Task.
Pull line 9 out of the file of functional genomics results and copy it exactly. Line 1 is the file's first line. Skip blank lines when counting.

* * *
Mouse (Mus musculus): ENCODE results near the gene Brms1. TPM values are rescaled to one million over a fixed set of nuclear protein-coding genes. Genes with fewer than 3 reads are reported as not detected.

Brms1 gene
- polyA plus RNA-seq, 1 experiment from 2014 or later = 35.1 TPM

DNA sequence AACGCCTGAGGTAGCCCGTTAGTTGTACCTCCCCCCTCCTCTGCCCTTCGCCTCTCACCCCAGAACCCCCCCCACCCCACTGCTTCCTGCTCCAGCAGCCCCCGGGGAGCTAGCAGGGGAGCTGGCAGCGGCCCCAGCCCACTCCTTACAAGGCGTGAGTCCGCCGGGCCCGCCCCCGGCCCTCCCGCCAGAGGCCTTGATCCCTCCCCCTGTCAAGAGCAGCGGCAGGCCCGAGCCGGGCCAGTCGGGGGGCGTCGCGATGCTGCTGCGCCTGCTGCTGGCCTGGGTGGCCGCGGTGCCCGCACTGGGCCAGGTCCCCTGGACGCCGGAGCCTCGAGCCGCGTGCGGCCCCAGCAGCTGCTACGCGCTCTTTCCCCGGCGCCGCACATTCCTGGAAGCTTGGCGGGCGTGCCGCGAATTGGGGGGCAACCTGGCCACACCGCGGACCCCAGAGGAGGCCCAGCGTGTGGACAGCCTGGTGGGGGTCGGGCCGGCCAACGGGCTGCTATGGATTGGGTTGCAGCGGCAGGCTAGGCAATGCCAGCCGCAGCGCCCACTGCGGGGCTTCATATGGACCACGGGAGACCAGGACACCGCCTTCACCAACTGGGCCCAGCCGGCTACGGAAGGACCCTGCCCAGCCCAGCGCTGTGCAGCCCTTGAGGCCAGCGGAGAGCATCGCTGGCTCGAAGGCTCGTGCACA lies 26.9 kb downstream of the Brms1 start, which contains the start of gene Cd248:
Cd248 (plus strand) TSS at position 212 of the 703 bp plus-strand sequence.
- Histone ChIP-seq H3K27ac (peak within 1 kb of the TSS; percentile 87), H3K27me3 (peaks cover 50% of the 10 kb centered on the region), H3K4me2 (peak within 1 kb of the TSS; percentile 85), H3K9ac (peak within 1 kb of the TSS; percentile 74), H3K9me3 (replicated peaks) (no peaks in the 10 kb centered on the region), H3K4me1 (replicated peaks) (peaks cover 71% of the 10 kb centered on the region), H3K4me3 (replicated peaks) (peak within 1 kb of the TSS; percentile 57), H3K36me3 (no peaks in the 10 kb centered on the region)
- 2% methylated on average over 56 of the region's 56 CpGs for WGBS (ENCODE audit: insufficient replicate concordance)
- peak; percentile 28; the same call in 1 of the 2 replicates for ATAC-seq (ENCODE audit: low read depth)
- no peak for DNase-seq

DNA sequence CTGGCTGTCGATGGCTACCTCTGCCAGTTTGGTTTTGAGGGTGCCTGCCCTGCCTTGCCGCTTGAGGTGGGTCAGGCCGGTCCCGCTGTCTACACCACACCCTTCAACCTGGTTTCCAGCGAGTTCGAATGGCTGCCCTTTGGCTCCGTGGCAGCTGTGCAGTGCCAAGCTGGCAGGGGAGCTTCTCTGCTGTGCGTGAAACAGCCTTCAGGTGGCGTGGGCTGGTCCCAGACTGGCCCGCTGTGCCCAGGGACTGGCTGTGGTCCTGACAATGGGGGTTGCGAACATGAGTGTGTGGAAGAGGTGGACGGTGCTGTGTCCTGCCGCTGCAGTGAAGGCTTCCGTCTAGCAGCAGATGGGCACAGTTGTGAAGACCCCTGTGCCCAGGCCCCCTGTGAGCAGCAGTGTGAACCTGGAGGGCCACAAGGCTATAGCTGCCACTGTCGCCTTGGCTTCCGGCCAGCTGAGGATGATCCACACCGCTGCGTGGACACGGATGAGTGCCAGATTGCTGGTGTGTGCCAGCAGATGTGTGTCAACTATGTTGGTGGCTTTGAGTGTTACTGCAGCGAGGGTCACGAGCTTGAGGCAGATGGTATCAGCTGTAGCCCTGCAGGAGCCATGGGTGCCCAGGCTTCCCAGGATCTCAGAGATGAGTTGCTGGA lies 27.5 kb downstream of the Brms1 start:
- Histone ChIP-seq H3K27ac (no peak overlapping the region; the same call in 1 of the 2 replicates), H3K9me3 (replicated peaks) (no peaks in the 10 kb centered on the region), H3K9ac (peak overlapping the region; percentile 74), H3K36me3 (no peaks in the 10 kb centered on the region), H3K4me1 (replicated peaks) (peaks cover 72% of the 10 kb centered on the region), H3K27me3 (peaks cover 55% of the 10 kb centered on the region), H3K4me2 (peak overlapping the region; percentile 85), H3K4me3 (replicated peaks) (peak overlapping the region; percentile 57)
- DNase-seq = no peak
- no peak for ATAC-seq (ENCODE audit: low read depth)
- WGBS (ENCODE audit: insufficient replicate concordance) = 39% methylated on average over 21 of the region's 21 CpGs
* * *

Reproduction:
- no peak for DNase-seq